So now that you know when to wean kittens, let’s discuss how to wean kittens. It’s important to be careful with the weaning process, as it’s a big step for your kitty and essential for their development. 

Steps to wean a kitten

Carefully Introduce Kitten Food

When your kitten is about 4-5 weeks old, you’ll want to begin the weaning process by carefully introducing your kitty to their food. You can do this by mixing their kitten food with their formula so that they still recognize the taste. You can do this by spreading this kitten food and formula mixture around their mouth and letting them lick it off. You want them to get adjusted to the food on their own terms. Once they get comfortable with the taste of the kitten food, then they’ll be more inclined to eat it on their own. 

After you’ve introduced them to their food, then you can put the food in a bowl and have them eat it themselves that way. Make sure you keep a close eye on them during this process and don’t force them to eat it at a certain pace. Let them get used to eating the food on their own.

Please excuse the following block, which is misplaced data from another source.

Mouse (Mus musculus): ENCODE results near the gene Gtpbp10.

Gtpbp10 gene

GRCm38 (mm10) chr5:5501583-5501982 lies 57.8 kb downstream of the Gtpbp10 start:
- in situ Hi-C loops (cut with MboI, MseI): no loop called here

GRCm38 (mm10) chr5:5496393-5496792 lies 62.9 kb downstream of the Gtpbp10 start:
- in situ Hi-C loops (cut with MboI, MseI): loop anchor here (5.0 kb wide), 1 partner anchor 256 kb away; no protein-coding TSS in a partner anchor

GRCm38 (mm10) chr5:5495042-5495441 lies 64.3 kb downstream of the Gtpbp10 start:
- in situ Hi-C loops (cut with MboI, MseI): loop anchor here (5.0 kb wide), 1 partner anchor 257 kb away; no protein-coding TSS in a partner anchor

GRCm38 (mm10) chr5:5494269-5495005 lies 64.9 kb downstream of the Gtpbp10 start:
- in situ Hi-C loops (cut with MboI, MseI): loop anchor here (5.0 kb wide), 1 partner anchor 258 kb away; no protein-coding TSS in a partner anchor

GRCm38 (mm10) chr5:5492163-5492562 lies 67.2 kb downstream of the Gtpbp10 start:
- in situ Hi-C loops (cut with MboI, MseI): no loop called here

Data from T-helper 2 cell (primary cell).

Slowly Transition To Dry Food

When your kitten is around 5-6 weeks old, then you can begin to slowly transition them to dry food. It’s important to gradually transition them to dry food, using formula when necessary. You’ll want to start with either canned food or dry food that’s mixed with water, so it’s easier for them to digest. You can reduce the amount of water that’s mixed in with their dry food as the kitten gets older and becomes more comfortable eating dry food.